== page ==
BWW Review: RAFAEL PAYARE CONDUCTS BEETHOVEN AND TCHAIKOVSKY at The Jacobs Music Center

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BWW Review: RAFAEL PAYARE CONDUCTS BEETHOVEN AND TCHAIKOVSKY at The Jacobs Music Center

Rafael Payare's honeymoon with the San Diego symphony orchestra has barely begun, but I'm ready to predict a long and happy marriage. His energetic and emotional conducting brought unexpected excitement to even an ultra-conservative program of Schumann, Beethoven and Tchaikovsky. The opening Overture to Manfred by Schumann may have been the only piece quite a few regular concert-goers haven't heard often enough to be able to conduct themselves. Composed while Schumann was going through one of his bouts with mental illness, the overture is a stormy brooding affair, with romantic swelling waves of sound, perfectly realized in Payare's interpretation. The orchestra has never sounded better.

Beethoven's first two piano concertos might be mistaken for Mozart's, while the fourth, and especially the fifth, are more clearly breaking away from the Classical era. Kirill Gerstein honored Mozart's legacy in the fourth with cleanly executed rapid runs and trills, and crystalline perfection in quieter moments. But Beethoven's

BWW Review: RAFAEL PAYARE CONDUCTS BEETHOVEN AND TCHAIKOVSKY at The Jacobs Music Center
Kirill Gerstein

revolutionary genius was evident as well, especially in the moody second movement and the more bravura moments of the first and third. The orchestra was a superb partner, yielding gracefully when the soloist was in the spotlight and collaborating rather than overwhelming when the piano was sharing passages. Gerstein returned for three curtain calls, but an encore never seemed part of his plan. Nor was the screen for keyboard and soloist closeups that often descends from above center stage.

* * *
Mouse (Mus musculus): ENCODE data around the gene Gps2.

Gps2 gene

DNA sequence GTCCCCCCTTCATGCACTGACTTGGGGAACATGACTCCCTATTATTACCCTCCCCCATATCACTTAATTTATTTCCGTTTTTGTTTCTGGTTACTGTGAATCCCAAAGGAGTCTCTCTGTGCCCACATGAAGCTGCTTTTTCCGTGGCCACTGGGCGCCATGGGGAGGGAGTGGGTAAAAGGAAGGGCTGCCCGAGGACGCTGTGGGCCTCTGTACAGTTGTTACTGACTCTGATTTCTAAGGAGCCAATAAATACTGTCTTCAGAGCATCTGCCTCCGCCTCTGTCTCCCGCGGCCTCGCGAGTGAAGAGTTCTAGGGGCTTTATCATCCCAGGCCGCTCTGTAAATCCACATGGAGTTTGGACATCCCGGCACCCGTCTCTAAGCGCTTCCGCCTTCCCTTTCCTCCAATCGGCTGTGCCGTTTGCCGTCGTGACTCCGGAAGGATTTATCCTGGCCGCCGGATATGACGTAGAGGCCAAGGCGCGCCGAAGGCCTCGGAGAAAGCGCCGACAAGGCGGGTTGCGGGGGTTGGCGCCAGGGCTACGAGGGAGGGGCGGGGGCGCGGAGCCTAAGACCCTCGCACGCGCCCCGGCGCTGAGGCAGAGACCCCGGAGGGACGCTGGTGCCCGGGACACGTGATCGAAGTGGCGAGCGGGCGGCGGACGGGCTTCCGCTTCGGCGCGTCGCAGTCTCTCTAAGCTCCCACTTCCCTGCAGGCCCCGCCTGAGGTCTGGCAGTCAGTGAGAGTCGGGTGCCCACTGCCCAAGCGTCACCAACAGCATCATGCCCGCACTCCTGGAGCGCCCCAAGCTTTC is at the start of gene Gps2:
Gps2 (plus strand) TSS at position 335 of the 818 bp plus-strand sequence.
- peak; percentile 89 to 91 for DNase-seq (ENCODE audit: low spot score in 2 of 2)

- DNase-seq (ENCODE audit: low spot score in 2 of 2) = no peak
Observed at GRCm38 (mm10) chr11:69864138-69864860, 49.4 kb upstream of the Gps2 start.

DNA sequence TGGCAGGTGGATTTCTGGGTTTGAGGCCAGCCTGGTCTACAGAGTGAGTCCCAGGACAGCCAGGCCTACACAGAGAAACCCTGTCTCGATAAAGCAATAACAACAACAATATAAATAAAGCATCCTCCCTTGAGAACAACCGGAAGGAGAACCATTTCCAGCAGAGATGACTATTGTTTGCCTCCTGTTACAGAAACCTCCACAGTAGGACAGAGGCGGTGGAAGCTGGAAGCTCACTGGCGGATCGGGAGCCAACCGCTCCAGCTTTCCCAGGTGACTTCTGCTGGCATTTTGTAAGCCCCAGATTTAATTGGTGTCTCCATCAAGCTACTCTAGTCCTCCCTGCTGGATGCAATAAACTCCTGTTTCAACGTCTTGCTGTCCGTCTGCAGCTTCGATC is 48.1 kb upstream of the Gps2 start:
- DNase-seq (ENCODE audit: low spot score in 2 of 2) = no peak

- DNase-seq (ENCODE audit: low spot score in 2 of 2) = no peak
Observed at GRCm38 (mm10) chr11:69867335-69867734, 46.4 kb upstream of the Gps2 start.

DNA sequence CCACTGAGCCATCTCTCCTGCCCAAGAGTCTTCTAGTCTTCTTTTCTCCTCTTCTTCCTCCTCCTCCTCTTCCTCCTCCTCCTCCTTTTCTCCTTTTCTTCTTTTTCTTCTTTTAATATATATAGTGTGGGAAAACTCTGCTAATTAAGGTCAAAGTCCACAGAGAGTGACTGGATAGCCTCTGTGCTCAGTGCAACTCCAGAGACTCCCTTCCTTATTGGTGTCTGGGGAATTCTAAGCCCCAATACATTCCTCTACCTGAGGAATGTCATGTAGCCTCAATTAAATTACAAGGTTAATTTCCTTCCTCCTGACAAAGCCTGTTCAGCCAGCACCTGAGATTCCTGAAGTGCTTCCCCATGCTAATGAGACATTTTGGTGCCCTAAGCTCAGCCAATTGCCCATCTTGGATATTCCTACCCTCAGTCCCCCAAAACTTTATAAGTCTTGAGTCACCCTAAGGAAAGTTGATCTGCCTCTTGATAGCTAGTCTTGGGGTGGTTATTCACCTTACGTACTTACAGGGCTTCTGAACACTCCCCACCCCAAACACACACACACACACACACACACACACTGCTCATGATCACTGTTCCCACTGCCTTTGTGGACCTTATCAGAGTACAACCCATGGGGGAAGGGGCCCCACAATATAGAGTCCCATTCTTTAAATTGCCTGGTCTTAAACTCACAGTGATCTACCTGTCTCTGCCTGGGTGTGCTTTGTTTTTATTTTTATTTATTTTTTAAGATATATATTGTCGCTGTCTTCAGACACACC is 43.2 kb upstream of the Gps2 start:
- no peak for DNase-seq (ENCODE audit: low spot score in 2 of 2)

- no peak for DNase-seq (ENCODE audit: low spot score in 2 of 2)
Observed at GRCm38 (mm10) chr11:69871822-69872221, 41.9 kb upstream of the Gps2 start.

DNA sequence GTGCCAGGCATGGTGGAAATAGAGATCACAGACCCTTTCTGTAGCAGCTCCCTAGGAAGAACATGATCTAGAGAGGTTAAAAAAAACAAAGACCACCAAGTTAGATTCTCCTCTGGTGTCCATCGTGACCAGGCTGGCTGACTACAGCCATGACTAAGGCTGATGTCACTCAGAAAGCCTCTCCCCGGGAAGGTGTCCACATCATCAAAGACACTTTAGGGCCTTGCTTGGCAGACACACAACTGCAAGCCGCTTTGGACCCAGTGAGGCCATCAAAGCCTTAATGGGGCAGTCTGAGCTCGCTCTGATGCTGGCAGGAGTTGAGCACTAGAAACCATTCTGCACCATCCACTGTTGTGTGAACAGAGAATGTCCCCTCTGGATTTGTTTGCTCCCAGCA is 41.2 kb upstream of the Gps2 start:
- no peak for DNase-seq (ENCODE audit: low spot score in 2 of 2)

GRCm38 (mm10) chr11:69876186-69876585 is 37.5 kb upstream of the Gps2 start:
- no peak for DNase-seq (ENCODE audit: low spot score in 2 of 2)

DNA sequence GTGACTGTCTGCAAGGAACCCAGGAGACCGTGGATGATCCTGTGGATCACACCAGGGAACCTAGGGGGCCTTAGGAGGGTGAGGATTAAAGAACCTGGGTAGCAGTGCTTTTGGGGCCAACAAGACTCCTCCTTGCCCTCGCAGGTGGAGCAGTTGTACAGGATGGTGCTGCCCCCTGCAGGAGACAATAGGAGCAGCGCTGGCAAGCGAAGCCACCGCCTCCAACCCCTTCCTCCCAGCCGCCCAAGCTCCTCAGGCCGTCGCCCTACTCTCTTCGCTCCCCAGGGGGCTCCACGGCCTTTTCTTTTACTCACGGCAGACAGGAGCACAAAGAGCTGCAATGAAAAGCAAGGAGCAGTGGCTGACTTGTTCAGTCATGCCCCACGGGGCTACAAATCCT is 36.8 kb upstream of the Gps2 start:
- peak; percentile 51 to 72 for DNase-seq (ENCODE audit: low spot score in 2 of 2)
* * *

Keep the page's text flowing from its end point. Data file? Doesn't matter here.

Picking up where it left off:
Speaking of superb, Payare's interpretation of Tchaikovsky's sixth symphony, the "Pathétique," was a reminder of why its popularity has endured. Working without a score, Payare captured the emotional impact of every bar of the composition that Tchaikovsky considered his best. And the emotional range is huge. Sections and soloists responded to Payare with precision, but for a couple of entry notes in the horns that took tiny detours before ringing true. The lapses were minor and redeemed 10 times over with a triumphant third movement.

The gorgeous "Story-of-a-Starry-Night" melody in the first movement was played with great warmth by the violins, and the strings excelled again in the gay waltz of the second movement. The often march-like third featured the ebullient energy of brass and percussion. Many in the audience applauded with delighted enthusiasm, and so did I after that rousing third, unable to resist despite my usual antipathy toward mood-breaking applause between movements. Payare may be even more against it than I am. He cut the audience's reaction short by cueing the fourth movement without a pause. Several woodwind soloists were individual stars in that melancholy final movement. A spontaneous and uninhibited standing ovation brought the concert to a close.

The Symphony's season is just getting started. For schedule and ticket information visit the San Diego Symphony website.

Photos compliments San Diego Symphony.



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From This Author Ron Bierman